In other chicken news, it appears that our rooster, who the kids have named “Rudy” is rumpless.  I will need to confirm it by examining him, but he appears to have no tail.  This is a concern as he likely lacks the oil gland which would help waterproof his feathers.  For most of the year this is not a big deal but, if we get the rain that we are praying for, winter could be a problem.  I need to do some more research to see how people who raise rumpless breeds handle wet weather.  I also don’t know what this means for determining his breed.  The characteristic is consistent in a few breeds and occasional in others.  He could be part Araucana or just a rumpless Rhode Island Red.  The mystery chicks remain mysterious.

We now have a hand pump on our well.  The one we had installed will pump directly into our pressure tank so that we can have water in the house despite our electricity status.  The pumping is not difficult but, as each pump only produces around a cup of water, I imagine my childrens’ thrill over hand-pumping water would rapidly wane if we had to rely on it.  We also had some issues with the new safety switch that he installed, that are giving us some concern over the status of our well.  We still need to store water and we still need to pray mightily for rain.

In the garden: first peppers!

In the orchard: first ripe fig!  Certain anxious family members kept bringing me unripe figs with big smiles of anticipation on their faces, only to be disappointed, but this last one was actually ready.  I was remembering our plum tree in Oregon that the children invariably picked clean before a single plum had ripened every year.  I’m glad we didn’t re-enact that.

In the kitchen: pluot preserves!  The first batch was very nice, although some of the family thought they were a bit tart.  I have another batch in the slow cooker right now (no burning and a broad canning window) that I think I’m going to try with cardamom.

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We’ve been in the triple digits most of this week. Despite the hot, dry conditions, the firefighters managed to get our massive wildfire 95% contained by Thursday.  In the end, they ended up losing 20 homes and a lot of outbuildings (one of the kids kept referring to them as “outhouses”), but it could have been SO much worse than that. We are very grateful for the work of the firefighters and the blessings of God on their labors. We are still praying for the elusive 100% containment, but there is now an even more massive fire in another county that is requiring whatever resources can be spared. We pray for their success and safety there as well.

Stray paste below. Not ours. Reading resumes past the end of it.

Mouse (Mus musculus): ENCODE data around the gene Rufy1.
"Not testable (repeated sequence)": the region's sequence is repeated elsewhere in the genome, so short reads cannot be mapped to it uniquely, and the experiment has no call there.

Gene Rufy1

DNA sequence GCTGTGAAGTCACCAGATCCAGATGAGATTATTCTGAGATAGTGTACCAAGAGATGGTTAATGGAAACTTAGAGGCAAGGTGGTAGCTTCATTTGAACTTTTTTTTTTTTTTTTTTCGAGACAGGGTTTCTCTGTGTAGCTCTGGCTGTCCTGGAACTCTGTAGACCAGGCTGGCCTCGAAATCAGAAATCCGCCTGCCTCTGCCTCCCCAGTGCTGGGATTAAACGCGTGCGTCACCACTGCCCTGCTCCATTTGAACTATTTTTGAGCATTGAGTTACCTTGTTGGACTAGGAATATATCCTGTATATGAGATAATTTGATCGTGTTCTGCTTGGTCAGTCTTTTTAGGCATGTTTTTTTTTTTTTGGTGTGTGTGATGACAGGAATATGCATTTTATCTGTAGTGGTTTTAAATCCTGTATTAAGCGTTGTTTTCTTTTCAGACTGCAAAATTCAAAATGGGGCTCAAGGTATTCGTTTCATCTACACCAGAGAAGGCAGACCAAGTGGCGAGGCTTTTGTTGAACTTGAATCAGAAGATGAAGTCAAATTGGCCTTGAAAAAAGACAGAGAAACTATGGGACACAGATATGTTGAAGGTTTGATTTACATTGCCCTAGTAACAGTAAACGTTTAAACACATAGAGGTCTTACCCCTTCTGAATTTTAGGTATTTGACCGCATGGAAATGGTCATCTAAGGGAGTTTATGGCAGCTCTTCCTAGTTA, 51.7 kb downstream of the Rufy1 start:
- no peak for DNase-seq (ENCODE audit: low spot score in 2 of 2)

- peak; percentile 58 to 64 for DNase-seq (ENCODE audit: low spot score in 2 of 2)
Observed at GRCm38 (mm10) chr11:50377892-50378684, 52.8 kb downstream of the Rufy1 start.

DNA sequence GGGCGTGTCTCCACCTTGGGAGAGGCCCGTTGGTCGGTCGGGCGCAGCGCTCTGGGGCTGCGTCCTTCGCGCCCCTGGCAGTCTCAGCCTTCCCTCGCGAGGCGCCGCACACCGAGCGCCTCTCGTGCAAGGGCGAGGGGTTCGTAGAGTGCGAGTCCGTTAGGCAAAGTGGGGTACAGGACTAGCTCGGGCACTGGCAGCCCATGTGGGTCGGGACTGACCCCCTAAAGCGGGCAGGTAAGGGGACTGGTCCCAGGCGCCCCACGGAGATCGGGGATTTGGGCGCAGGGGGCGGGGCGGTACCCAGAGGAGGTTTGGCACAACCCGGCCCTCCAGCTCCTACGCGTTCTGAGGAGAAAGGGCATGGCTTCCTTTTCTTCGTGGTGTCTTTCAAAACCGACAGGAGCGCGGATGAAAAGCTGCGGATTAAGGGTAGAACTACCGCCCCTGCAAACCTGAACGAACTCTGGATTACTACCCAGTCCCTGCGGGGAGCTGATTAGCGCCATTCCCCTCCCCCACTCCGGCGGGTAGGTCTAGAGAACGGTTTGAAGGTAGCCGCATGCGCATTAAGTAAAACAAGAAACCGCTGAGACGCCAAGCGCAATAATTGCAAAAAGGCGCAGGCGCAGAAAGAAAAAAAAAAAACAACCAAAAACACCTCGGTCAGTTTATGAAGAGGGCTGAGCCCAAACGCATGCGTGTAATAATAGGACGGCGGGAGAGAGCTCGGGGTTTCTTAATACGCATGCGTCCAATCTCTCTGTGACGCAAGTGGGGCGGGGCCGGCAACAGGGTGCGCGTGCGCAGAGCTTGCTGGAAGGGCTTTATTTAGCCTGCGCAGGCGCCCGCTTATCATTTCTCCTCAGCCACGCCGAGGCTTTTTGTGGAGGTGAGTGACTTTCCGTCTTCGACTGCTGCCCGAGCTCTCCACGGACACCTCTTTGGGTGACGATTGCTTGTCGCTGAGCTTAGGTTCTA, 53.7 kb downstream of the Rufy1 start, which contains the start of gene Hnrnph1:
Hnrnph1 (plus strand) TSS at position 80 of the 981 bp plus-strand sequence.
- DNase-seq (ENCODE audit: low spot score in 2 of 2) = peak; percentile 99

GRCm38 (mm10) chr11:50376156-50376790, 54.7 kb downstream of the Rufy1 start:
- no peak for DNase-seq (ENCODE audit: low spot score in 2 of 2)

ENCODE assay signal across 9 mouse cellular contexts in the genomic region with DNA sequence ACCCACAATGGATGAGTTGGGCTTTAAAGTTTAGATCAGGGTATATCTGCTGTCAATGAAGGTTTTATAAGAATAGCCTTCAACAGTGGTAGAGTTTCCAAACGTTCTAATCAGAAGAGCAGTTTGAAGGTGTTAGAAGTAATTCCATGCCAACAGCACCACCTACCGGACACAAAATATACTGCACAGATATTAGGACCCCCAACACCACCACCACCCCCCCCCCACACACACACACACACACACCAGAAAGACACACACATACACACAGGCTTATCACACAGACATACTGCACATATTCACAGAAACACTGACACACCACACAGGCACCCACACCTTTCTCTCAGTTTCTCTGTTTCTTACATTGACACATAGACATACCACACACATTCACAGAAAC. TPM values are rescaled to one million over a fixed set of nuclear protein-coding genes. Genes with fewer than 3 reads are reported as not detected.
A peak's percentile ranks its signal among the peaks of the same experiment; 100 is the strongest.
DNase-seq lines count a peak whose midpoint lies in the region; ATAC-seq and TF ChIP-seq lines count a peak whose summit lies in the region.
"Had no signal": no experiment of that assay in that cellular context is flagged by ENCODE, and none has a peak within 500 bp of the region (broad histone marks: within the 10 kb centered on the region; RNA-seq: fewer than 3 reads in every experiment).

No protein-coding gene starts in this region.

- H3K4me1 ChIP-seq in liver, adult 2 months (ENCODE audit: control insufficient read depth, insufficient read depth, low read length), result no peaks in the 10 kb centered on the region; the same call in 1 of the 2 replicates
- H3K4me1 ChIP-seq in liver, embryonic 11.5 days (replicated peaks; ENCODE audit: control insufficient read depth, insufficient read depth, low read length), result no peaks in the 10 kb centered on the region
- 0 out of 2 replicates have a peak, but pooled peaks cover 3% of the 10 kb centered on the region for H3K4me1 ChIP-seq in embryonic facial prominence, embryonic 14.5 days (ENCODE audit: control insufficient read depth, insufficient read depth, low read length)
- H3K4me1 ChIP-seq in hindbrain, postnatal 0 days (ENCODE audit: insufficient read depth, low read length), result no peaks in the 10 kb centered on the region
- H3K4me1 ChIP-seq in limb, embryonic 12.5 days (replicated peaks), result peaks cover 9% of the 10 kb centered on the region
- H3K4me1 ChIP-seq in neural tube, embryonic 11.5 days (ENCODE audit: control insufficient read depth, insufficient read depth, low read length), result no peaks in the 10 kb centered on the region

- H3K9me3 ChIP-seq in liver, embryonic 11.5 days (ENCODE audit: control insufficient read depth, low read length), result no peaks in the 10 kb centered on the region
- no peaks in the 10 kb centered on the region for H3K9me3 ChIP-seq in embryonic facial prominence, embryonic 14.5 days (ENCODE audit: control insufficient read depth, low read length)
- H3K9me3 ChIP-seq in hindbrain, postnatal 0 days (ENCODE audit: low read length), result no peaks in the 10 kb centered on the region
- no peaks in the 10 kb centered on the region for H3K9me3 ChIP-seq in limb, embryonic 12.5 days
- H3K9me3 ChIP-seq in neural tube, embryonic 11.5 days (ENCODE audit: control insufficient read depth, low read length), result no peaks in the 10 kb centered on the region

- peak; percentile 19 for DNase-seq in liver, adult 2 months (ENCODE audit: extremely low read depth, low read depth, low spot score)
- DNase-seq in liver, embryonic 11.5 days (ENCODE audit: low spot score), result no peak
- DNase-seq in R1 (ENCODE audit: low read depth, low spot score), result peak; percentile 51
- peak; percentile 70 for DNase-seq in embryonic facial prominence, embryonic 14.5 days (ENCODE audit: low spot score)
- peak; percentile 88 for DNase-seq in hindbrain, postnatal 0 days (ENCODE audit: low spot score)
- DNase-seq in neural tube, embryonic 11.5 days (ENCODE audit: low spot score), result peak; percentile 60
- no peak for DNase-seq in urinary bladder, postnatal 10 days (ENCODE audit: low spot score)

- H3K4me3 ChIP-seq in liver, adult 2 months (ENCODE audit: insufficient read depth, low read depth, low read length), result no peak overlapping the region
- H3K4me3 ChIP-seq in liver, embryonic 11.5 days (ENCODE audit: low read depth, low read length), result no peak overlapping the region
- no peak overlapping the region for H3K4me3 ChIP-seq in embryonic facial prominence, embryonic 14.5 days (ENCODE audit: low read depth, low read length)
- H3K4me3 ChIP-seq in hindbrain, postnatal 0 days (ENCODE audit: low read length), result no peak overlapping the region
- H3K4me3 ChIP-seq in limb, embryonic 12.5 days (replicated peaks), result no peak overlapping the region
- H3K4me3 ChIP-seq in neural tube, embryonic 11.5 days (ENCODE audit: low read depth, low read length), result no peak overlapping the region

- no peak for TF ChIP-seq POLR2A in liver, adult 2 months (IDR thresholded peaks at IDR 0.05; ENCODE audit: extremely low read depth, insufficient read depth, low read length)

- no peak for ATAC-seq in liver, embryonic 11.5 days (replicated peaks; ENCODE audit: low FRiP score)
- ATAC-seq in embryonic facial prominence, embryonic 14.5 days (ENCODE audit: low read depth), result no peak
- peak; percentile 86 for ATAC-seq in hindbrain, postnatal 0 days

We have gotten to the point in the dairy year when the phrase “no use crying over spilled milk” was likely coined. The initial excitement and enthusiasm over fresh milk has waned a bit and, now that we’ve filled all the available freezer space and eaten custard about a dozen times, we must wage battle with the steady flow (1.25 gallons daily, give or take) a bit more creatively. I swore I would not make cheese this year as it is too involved for a baby year, but I think that’s where we’re going to have to go unless we just start feeding milk to the chickens. I made a simple cheese this week (heat, vinegar, strain, hang) which was fine, except that it set up much firmer than I expected so I couldn’t add the salt at the end so it’s a little bland. I also made my first batch of butter ever, which I oversalted and which might possibly still contain an unacceptable amount of buttermilk. I think that the house was really too warm for butter-making, as it got stiff, started to separate and clump but then went soft again. I really need to read a good book to understand both the vocabulary and the science behind all this. It appears that owning goats is going to mean making cheese and butter and I currently feel like I’m shooting in the dark. I don’t mind failing sometimes, it seems to hand-in-hand with all this, but I don’t even know enough to figure out what I’m supposed to learn from my mistakes. Thus, it is time to find a good book….